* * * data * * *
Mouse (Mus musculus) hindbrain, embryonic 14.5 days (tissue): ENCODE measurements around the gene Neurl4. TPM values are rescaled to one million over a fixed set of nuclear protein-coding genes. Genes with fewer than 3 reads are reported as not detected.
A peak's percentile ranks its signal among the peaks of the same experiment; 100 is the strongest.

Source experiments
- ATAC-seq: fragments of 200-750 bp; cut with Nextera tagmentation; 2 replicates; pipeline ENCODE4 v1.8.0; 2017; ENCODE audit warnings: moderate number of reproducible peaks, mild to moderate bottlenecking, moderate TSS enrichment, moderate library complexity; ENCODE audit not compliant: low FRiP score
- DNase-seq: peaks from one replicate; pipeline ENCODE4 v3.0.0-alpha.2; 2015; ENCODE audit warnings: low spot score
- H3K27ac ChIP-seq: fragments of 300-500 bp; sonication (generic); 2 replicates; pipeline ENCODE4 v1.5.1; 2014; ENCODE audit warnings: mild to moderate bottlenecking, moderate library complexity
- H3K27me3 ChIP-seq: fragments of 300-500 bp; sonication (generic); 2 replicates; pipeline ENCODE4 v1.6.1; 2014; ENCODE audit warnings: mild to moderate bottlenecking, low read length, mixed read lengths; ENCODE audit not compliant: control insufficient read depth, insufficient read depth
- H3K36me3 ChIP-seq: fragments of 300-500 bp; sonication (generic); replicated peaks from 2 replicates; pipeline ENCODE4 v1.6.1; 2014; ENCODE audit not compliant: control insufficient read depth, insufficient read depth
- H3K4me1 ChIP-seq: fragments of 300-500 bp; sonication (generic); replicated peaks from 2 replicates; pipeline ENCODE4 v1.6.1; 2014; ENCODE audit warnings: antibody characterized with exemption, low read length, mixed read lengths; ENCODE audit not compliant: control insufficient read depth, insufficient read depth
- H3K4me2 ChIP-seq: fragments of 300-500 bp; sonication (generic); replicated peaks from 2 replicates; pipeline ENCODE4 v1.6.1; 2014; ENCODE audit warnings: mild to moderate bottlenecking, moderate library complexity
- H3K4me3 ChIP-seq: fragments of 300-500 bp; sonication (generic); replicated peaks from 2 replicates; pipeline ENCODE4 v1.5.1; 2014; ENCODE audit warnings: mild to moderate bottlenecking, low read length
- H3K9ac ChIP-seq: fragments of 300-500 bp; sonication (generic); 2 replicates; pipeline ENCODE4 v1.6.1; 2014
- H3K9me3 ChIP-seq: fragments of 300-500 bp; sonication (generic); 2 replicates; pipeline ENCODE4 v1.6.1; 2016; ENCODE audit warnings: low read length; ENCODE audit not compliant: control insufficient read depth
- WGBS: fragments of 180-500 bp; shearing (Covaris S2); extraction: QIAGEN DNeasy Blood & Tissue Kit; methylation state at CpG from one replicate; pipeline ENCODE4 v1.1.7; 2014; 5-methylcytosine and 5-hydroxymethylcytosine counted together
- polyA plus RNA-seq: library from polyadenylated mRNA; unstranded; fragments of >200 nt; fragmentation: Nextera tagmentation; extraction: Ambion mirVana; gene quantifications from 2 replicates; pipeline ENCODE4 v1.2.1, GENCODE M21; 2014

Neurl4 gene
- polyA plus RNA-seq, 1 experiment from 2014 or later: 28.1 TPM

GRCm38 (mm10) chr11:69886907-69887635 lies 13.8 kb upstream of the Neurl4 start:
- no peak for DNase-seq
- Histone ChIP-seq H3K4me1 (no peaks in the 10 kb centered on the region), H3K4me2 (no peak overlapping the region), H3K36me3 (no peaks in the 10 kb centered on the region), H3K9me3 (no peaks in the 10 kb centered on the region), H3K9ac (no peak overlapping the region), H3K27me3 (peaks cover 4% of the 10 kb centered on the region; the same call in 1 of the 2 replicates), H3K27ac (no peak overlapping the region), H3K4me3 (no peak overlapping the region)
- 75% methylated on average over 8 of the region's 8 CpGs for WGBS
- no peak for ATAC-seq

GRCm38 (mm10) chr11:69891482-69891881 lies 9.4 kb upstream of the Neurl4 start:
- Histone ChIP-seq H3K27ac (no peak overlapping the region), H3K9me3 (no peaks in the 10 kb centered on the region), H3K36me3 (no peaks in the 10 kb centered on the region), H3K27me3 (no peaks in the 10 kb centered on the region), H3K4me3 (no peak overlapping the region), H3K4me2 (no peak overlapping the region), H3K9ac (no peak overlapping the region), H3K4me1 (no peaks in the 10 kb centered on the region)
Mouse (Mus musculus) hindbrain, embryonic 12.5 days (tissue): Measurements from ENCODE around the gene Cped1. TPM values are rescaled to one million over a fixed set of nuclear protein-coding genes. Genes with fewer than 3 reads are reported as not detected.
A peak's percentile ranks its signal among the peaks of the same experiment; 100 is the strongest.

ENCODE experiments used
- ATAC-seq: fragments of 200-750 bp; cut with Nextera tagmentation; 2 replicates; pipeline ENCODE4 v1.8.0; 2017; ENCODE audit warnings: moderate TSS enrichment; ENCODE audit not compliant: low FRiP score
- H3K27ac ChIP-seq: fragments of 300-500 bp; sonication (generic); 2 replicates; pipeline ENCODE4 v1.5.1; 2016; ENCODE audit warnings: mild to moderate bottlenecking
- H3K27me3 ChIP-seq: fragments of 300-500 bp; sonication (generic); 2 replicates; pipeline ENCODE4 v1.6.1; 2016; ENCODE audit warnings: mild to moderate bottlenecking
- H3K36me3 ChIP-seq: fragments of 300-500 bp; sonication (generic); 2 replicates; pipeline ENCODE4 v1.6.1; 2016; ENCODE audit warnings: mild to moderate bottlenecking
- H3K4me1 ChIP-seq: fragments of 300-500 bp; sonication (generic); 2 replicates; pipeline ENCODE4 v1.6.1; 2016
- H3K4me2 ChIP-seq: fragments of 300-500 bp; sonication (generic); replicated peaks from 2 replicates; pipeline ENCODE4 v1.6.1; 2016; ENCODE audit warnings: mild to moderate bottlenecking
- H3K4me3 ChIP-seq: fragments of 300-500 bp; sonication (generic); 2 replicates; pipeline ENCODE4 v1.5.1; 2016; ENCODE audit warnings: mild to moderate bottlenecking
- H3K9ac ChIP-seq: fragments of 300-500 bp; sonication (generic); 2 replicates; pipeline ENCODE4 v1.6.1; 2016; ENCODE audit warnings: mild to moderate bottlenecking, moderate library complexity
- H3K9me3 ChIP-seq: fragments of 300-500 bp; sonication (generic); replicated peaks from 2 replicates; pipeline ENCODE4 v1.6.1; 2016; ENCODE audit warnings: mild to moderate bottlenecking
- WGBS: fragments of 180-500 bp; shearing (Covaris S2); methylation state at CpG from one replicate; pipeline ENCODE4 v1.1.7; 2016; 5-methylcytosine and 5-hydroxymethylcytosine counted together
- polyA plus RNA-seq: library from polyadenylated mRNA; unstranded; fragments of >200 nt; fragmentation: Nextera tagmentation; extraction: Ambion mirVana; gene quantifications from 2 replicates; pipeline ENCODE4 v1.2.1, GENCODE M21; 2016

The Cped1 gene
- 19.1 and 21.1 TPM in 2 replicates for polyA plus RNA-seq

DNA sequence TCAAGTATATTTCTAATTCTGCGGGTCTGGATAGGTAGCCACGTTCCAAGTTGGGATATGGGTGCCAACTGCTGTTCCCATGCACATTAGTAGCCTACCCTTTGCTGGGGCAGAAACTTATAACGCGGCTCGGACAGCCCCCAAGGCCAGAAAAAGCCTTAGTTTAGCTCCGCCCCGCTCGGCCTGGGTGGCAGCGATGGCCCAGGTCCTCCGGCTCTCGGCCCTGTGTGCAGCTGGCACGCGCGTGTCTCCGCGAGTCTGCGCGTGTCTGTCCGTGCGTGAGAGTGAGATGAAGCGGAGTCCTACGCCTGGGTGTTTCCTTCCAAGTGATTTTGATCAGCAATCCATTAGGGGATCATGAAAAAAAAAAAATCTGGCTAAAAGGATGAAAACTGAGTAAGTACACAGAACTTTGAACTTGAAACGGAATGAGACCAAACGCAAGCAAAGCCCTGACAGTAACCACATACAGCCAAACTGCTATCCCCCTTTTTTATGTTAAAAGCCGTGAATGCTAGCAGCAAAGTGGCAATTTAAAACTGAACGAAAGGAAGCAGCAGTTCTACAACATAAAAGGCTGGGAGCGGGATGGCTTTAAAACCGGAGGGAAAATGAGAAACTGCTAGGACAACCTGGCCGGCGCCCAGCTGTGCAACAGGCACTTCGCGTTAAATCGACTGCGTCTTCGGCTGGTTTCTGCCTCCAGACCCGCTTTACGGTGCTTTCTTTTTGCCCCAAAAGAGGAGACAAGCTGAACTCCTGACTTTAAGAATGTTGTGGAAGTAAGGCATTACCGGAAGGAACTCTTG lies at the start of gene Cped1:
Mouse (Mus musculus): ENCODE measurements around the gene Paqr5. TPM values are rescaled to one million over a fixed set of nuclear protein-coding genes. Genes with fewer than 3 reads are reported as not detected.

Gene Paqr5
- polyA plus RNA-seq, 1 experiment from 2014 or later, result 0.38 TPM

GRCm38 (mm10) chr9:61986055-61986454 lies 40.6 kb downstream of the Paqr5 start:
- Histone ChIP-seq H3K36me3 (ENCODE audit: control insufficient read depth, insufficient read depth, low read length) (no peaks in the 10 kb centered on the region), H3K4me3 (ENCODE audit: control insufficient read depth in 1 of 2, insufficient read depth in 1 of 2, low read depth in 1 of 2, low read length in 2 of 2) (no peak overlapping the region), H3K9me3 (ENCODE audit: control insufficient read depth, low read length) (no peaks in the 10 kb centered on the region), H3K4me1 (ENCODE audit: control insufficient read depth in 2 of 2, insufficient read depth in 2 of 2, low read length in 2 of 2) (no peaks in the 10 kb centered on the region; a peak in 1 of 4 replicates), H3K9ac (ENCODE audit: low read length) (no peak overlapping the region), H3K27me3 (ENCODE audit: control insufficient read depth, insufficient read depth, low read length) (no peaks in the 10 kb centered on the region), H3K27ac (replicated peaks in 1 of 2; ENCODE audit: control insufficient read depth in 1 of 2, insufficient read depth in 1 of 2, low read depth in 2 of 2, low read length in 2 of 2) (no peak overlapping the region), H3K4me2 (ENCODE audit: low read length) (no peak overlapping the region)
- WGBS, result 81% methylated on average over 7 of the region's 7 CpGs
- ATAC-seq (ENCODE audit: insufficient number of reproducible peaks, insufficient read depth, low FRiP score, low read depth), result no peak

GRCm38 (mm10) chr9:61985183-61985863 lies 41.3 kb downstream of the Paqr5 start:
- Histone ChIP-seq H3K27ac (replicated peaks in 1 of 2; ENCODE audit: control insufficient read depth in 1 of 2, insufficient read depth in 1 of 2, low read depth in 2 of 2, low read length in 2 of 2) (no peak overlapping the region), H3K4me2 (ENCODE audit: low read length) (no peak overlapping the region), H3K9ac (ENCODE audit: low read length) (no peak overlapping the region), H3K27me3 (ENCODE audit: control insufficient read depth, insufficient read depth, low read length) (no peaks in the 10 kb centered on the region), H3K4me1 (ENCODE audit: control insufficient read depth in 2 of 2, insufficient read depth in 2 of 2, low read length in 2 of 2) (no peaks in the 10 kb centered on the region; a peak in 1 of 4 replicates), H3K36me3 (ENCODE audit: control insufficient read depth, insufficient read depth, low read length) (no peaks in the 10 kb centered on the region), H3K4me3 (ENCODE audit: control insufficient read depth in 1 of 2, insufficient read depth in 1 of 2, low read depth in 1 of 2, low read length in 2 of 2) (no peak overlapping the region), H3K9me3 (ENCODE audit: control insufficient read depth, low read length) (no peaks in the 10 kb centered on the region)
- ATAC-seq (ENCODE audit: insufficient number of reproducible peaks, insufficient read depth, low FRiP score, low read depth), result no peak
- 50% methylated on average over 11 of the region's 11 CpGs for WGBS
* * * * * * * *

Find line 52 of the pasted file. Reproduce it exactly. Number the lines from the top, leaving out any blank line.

- 50% methylated on average over 11 of the region's 11 CpGs for WGBS